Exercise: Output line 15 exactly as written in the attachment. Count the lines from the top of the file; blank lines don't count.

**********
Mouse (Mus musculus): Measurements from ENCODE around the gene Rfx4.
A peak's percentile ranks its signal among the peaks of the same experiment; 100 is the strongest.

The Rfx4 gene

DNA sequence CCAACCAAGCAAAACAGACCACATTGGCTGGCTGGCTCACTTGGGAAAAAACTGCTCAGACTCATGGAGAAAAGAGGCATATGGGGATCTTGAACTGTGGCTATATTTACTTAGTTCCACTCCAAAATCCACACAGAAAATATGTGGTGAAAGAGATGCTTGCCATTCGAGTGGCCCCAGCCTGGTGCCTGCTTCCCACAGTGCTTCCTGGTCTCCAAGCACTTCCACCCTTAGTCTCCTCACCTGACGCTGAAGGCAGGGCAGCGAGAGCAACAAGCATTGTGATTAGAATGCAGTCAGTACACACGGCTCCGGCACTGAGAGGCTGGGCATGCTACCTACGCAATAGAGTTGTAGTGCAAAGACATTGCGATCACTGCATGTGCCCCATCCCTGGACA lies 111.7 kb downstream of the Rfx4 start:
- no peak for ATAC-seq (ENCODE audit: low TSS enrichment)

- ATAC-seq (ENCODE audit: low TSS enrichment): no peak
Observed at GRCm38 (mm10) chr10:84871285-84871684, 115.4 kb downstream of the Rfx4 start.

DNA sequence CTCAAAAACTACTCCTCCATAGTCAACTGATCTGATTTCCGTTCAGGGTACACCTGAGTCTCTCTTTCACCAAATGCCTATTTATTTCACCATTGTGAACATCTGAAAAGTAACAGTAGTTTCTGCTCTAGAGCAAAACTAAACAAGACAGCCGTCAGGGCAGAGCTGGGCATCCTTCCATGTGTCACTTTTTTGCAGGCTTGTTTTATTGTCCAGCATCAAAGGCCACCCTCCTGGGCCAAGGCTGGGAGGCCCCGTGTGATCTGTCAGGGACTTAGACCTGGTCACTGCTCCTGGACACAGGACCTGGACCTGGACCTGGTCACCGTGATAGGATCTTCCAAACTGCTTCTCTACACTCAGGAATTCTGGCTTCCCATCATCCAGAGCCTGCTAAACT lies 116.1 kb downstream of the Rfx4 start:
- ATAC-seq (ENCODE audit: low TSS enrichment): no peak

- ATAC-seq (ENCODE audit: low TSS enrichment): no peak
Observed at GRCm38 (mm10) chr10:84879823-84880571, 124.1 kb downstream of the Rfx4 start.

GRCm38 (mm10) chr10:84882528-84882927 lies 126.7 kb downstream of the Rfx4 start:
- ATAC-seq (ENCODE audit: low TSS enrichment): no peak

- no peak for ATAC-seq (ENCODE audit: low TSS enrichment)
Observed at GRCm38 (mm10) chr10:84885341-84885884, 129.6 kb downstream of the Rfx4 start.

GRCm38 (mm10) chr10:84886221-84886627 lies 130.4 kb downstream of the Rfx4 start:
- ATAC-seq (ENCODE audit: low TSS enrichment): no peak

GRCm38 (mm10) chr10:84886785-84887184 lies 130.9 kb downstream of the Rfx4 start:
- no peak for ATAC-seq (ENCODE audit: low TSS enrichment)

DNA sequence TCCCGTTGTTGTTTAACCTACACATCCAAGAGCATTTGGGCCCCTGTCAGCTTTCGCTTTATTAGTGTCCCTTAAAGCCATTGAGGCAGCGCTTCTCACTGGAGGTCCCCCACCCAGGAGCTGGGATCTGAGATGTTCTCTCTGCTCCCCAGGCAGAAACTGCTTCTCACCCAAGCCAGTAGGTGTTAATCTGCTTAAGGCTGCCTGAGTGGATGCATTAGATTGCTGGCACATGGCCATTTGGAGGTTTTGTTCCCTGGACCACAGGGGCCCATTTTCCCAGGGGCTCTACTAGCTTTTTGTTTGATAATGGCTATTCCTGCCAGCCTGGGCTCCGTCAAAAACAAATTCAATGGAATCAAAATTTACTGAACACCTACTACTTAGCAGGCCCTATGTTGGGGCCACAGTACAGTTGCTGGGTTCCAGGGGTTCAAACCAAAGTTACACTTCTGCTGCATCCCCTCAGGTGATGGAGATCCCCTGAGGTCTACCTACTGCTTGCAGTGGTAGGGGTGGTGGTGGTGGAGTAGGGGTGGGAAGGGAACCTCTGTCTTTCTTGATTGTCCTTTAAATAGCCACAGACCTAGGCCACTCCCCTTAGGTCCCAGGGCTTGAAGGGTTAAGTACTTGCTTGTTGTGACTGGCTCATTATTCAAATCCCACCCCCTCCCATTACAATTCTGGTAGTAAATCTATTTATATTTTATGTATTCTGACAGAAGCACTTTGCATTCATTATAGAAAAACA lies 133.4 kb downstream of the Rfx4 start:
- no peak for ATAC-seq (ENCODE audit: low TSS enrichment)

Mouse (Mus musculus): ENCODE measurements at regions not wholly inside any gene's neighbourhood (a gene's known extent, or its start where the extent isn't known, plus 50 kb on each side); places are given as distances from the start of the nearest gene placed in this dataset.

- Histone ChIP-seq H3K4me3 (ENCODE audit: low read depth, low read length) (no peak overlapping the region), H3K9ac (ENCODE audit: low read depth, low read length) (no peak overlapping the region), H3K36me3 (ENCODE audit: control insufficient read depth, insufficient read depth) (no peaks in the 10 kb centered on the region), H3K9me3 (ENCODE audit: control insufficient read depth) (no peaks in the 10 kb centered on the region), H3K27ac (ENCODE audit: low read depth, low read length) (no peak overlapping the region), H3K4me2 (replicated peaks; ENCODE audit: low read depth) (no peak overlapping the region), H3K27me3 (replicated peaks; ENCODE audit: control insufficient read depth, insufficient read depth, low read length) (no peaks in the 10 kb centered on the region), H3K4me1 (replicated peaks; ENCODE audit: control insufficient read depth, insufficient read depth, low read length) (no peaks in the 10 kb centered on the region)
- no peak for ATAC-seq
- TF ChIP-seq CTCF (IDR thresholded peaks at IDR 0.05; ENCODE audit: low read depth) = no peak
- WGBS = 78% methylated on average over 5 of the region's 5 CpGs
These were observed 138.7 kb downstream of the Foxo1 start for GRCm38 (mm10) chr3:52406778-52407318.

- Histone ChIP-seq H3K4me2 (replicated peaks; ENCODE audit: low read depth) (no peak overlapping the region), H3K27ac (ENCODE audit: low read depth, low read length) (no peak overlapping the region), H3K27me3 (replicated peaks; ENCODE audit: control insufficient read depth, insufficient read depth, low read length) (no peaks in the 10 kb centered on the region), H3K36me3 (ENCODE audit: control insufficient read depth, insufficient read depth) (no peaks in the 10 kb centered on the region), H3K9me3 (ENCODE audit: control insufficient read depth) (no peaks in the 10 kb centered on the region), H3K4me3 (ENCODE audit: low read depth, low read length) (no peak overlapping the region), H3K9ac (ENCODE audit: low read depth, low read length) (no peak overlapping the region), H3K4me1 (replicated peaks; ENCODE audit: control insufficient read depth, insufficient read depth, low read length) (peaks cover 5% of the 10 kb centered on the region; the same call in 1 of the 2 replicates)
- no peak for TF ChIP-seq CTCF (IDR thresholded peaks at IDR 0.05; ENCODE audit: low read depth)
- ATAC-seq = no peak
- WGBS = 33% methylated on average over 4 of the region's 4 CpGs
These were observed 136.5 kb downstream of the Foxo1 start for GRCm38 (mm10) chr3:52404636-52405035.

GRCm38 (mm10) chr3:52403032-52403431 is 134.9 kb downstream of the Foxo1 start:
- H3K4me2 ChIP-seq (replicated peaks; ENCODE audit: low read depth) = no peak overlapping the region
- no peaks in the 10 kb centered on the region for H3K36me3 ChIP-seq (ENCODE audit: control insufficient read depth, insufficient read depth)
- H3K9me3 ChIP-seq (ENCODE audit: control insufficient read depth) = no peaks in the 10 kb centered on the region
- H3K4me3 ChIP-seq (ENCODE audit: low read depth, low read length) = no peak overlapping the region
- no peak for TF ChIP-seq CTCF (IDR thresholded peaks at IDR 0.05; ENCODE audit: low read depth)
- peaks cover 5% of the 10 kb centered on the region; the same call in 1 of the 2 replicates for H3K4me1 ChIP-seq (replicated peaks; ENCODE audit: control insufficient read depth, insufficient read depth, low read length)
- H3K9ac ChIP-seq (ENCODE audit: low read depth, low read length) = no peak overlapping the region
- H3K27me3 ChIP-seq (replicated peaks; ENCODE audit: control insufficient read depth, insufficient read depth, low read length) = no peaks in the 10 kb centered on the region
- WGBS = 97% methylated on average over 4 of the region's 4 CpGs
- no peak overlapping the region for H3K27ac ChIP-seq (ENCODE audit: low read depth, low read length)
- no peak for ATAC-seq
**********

Observed at GRCm38 (mm10) chr10:84885341-84885884, 129.6 kb downstream of the Rfx4 start.